The schedule-makers in the Ohio Cardinal Conference did the West Holmes Knights no favors when they tabbed double-headers with difficult foes in Ashland and Mt. Vernon to end the conference schedule.
So when the Knights dealt favorite Lexington a pair of losses to begin the season and then started rattling off wins, head coach Bill Pim and his team knew they still had plenty of work to do.
A split with Ashland in late April left them tied with Lexington, which had not lost a league game since the Knights took them down. Then came two knee-shaking contests with the Yellow Jackets. The first ended in a 3-2 victory for the Knights, meaning the team’s hope of capturing an OCC league baseball crown for the first time in school history would come down to the final day of the conference schedule.
Having to travel to Mt. Vernon on Wednesday, May 8, the Knights mustered their courage and skills and came out as a 5-4 winner in a game that, much like it has all season, came down to the final out. At least a share of the league title was going to WHHS.
“I am so proud of these young men and the job they did within a very good conference,” Pim said. “I think out of our 10 wins in the conference, seven of them were tight ball games. We have played a ton of close games this season, and when that happens, it is going to help you deal with the pressure of being in them when it matters the most.”
It mattered a lot on this night, and for a while it appeared as though it wasn’t going to be a one-run game.
West Holmes kept inching forward in the scoring column, plating a run in the first when Shane Jones walked, stole second and came around on Kendrick Wagler’s RBI single. The Knights got a second run in the second inning when Nick Morris singled and Braden Allen pinch-ran and stole second and tore home on a Luke Vess RBI single.
Ginsburg was handed the ball in this key contest, and the West Holmes starter was rolling, mowing down the Yellow Jackets. In the fifth inning West Holmes added two more runs when Wagler doubled, Shiloh Jones singled him to third, and Zander Proper and Chase Booth each cashed in with RBI singles to make it 4-0. That lead could have been even bigger, but Shane Jones’ bases-loaded smash to the gap in right center was caught in spectacular fashion to keep Mt. Vernon within reason.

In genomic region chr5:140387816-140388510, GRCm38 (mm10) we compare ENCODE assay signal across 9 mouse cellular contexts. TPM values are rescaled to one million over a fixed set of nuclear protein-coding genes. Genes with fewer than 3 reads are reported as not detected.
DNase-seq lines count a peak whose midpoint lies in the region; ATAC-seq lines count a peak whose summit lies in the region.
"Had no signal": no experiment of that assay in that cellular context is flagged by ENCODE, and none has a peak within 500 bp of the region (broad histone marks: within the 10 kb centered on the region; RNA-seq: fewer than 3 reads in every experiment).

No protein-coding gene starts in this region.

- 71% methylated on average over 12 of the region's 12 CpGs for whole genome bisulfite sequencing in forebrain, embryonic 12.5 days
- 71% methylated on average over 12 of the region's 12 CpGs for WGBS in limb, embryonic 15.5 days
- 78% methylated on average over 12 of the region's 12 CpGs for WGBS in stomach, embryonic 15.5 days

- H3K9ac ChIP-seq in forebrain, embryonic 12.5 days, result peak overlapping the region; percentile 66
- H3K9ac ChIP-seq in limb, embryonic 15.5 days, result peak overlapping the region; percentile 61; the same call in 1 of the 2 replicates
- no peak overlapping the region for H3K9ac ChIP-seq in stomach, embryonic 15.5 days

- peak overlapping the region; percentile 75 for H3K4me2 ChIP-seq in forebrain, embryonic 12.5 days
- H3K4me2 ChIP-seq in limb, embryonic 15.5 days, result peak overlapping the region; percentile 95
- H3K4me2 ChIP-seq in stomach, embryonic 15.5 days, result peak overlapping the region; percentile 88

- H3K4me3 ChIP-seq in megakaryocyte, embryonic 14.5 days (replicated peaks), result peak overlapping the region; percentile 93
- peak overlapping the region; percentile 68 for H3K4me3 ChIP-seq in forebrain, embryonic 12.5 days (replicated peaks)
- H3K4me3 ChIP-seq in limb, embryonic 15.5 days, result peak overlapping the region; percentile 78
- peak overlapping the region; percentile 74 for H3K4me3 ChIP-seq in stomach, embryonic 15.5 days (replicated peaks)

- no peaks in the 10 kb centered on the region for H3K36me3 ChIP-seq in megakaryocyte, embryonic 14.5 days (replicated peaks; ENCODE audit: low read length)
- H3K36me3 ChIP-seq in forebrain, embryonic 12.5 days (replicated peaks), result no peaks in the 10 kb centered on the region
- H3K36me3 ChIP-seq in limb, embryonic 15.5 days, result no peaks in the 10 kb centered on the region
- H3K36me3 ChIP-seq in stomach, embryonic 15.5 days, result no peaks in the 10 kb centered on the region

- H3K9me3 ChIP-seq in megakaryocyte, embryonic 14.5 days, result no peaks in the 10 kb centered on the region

Things changed in the bottom of the fifth when Mt. Vernon scored three times to trim the deficit to one run. It began with a perfectly placed bunt and a couple of singles. That chased Ginsburg, and on came Chase Booth. Mt. Vernon tried a squeeze bunt and failed, but Shane Jones came in on a fly ball and tried to throw it home before he had secured it. It fell for an error, and another hit made it 4-3.
Neither team mounted a threat in the sixth, and in the seventh the Knights recorded a huge insurance run. Ginsburg singled, and Michael Miller pinch-ran and then darted all the way home on Shane Jones’ long single to right center to make it 5-3.
In the seventh Mt. Vernon mounted a last-gasp effort to tie or win the game, scoring one off of Booth and putting two runners on. Pim brought in hard-throwing freshman Noah Clark, who got to two strikes and then had to work harder than ever to record an out, watching as four foul balls were driven out of play. Eventually he went with the high heat, got the batter to chase and the Knights had their win.
“Noah came in, and we decided to throw all fastballs and challenge the hitter,” Pim said. “He just kept pumping them in there, and it was pretty intense. The kid had a great at-bat, but Noah went upstairs and blew a high-heater past him.”
Pim said he realized the two early wins against Lex were huge, but he said he never thought it would be their only two losses. As for earning the school’s first conference baseball title in the OCC and first overall since 1992, Pim said it was a great feeling.
“It just adds to the accomplishments and the confidence of this team,” Pim said. “It’s one more building block. I think playing great competition and playing so many close games has helped us play loose and easy when the pressure is on. We want our kids to realize that we want to win, but even if we don’t, it isn’t the end of the world. We are playing a game, and it should be fun. We are going to go out and give it everything we have and see what happens. Our kids have grown to accept that, and they have played extremely hard and worked at the games, so this championship is for them because they deserve it.”